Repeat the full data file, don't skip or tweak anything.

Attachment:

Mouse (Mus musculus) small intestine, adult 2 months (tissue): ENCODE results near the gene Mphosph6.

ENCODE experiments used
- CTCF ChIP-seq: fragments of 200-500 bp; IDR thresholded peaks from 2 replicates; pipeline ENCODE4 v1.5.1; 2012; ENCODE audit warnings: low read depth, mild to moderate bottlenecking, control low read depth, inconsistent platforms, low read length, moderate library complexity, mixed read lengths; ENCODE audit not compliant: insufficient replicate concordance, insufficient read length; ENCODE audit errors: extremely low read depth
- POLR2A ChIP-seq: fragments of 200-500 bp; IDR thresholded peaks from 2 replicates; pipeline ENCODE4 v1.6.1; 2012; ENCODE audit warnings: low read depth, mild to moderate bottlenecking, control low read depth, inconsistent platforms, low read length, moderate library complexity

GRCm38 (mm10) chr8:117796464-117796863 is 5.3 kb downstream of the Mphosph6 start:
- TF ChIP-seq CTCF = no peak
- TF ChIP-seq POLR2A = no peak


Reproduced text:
Mouse (Mus musculus) small intestine, adult 2 months (tissue): ENCODE results near the gene Mphosph6.

ENCODE experiments used
- CTCF ChIP-seq: fragments of 200-500 bp; IDR thresholded peaks from 2 replicates; pipeline ENCODE4 v1.5.1; 2012; ENCODE audit warnings: low read depth, mild to moderate bottlenecking, control low read depth, inconsistent platforms, low read length, moderate library complexity, mixed read lengths; ENCODE audit not compliant: insufficient replicate concordance, insufficient read length; ENCODE audit errors: extremely low read depth
- POLR2A ChIP-seq: fragments of 200-500 bp; IDR thresholded peaks from 2 replicates; pipeline ENCODE4 v1.6.1; 2012; ENCODE audit warnings: low read depth, mild to moderate bottlenecking, control low read depth, inconsistent platforms, low read length, moderate library complexity

GRCm38 (mm10) chr8:117796464-117796863 is 5.3 kb downstream of the Mphosph6 start:
- TF ChIP-seq CTCF = no peak
- TF ChIP-seq POLR2A = no peak